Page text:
Tennant said it had been "impossible to carry on without surgery"
Actor David Tennant has returned to the lead role of Hamlet on the London stage after undergoing back surgery.
Tennant, who is quitting Doctor Who, received an ovation along with his fellow actors, the Royal Shakespeare Company said.
But they added his return would be assessed on a "day by day" basis and theatre-goers are advised to check the website for updates.
The 37-year-old's run at the Novello Theatre is due to finish on 10 January.
Tennant's understudy Edward Bennett, who played Hamlet during his absence, has resumed his role as Laertes.
Bennett received standing ovations when he initially assumed the lead, but mixed reviews from critics.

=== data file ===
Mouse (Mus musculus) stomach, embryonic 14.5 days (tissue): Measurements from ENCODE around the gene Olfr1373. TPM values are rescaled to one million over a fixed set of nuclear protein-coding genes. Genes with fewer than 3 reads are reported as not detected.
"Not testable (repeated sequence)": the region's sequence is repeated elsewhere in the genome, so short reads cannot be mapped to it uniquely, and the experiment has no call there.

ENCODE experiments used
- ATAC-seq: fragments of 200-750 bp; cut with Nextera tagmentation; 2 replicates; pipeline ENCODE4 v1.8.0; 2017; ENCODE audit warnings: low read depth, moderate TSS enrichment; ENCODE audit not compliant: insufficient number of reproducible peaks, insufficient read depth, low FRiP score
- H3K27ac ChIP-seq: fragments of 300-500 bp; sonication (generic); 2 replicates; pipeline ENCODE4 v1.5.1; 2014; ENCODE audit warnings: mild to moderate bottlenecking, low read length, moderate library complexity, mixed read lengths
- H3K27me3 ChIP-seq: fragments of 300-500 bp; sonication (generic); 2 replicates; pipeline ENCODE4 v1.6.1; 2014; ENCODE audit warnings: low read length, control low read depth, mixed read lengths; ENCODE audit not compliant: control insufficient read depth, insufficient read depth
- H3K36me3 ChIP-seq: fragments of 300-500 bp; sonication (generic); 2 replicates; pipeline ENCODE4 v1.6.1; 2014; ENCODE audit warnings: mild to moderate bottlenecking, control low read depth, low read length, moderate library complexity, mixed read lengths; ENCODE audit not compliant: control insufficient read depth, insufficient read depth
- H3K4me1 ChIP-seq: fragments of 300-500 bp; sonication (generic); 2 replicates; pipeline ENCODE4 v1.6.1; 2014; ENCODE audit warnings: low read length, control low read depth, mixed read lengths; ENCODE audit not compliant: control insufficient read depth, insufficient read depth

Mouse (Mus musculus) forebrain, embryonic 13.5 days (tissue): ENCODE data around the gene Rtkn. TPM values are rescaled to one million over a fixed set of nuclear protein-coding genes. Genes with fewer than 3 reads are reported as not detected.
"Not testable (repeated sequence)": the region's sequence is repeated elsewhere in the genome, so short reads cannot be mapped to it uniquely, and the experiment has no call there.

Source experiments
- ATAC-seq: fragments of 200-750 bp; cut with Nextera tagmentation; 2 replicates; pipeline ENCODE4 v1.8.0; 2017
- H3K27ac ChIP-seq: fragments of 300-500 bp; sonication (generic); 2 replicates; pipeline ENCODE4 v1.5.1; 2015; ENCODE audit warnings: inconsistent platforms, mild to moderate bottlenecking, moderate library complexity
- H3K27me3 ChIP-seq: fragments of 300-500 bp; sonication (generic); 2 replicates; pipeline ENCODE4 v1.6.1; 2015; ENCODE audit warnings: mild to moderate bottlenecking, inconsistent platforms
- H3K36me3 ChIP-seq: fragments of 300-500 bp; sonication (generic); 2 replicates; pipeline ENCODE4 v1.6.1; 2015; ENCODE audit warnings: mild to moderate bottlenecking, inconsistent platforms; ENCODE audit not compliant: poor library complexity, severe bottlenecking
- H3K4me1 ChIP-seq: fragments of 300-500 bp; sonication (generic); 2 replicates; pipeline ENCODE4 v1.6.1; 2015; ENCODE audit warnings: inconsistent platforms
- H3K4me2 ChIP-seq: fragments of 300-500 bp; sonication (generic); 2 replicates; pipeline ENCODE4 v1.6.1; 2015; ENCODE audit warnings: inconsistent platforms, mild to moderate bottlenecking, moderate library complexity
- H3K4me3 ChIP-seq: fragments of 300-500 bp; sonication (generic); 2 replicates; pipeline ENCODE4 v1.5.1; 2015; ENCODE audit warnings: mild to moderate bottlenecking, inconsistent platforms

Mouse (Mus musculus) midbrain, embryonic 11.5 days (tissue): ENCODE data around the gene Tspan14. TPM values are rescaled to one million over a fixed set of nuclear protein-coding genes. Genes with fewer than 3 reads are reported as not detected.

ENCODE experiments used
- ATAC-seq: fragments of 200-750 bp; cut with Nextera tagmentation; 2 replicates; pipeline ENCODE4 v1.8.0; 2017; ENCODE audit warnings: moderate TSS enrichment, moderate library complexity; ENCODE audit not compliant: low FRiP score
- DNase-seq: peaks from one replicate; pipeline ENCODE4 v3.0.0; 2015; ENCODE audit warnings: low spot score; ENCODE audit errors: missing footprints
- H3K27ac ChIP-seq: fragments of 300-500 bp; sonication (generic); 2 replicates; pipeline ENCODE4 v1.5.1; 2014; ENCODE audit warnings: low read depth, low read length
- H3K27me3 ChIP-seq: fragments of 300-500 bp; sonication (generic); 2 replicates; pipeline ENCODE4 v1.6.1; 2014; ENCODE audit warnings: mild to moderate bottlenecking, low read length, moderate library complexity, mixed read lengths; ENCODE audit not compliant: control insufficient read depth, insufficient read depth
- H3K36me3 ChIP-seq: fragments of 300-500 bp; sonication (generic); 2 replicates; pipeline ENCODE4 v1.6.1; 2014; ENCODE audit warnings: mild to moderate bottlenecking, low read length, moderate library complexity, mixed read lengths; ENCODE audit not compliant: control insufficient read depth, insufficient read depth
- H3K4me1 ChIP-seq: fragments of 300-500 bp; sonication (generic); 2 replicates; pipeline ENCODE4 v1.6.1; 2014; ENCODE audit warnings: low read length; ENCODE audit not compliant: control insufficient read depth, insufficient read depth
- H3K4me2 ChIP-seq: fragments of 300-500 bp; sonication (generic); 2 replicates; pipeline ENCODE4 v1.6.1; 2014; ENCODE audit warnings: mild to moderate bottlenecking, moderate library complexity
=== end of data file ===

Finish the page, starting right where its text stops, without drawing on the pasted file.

Tennant paid tribute at the time, saying it was a "fantastic achievement" getting to grips with the part of Hamlet at short notice.
Tennant had an operation for a slipped disc in December, and said his enforced absence from the play was "hugely disappointing".
"My back problem has progressed to the point where it is currently impossible for me to carry on without surgery," he said last month.
Hamlet director Gregory Doran on David Tennant's performance - This was first broadcast in August 2008
He played Hamlet 60 times in Stratford-upon-Avon in the summer ahead of the production's London transfer.
Tickets for the London shows sold out within three hours when they went on sale in September.
Tennant is due to begin filming scenes for a Doctor Who special later this month.
Matt Smith has been unveiled as the next actor to take on the role, and will be seen on screens from 2010.